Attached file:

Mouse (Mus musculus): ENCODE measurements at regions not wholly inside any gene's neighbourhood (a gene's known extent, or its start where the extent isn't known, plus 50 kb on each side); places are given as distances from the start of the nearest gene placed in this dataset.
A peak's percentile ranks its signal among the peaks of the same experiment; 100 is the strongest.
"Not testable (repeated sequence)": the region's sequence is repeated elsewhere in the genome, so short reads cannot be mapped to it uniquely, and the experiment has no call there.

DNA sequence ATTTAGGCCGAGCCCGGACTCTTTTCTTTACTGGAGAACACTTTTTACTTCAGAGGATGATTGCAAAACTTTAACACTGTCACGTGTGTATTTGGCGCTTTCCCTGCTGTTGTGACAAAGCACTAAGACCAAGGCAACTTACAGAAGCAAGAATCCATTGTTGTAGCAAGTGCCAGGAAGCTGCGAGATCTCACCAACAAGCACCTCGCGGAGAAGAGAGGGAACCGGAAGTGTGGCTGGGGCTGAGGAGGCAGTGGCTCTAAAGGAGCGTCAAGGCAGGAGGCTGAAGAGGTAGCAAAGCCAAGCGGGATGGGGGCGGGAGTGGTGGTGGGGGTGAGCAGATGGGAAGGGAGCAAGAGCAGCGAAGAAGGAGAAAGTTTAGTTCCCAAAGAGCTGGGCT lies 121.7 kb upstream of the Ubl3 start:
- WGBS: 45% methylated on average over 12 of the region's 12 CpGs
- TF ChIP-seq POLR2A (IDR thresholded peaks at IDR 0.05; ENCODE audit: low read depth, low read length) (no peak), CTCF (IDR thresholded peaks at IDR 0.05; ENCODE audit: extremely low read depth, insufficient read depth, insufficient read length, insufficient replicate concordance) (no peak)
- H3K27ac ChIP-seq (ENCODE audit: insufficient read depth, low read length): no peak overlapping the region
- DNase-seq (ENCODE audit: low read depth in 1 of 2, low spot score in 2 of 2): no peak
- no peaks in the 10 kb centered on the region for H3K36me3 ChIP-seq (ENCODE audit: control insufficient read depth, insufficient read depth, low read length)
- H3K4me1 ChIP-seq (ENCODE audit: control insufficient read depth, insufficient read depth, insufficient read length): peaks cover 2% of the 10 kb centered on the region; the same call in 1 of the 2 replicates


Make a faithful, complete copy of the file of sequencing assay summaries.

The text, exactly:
Mouse (Mus musculus): ENCODE measurements at regions not wholly inside any gene's neighbourhood (a gene's known extent, or its start where the extent isn't known, plus 50 kb on each side); places are given as distances from the start of the nearest gene placed in this dataset.
A peak's percentile ranks its signal among the peaks of the same experiment; 100 is the strongest.
"Not testable (repeated sequence)": the region's sequence is repeated elsewhere in the genome, so short reads cannot be mapped to it uniquely, and the experiment has no call there.

DNA sequence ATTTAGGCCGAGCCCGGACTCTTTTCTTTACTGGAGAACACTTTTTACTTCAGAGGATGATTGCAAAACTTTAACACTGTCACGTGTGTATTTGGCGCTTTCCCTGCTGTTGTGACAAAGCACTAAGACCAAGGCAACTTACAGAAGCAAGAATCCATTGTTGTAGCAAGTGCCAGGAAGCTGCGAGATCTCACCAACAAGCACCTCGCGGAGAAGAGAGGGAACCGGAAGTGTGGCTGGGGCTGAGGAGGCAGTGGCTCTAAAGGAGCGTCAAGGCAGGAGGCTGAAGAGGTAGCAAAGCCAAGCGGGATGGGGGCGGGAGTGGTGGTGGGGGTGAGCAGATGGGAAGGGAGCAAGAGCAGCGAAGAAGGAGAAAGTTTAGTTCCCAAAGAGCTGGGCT lies 121.7 kb upstream of the Ubl3 start:
- WGBS: 45% methylated on average over 12 of the region's 12 CpGs
- TF ChIP-seq POLR2A (IDR thresholded peaks at IDR 0.05; ENCODE audit: low read depth, low read length) (no peak), CTCF (IDR thresholded peaks at IDR 0.05; ENCODE audit: extremely low read depth, insufficient read depth, insufficient read length, insufficient replicate concordance) (no peak)
- H3K27ac ChIP-seq (ENCODE audit: insufficient read depth, low read length): no peak overlapping the region
- DNase-seq (ENCODE audit: low read depth in 1 of 2, low spot score in 2 of 2): no peak
- no peaks in the 10 kb centered on the region for H3K36me3 ChIP-seq (ENCODE audit: control insufficient read depth, insufficient read depth, low read length)
- H3K4me1 ChIP-seq (ENCODE audit: control insufficient read depth, insufficient read depth, insufficient read length): peaks cover 2% of the 10 kb centered on the region; the same call in 1 of the 2 replicates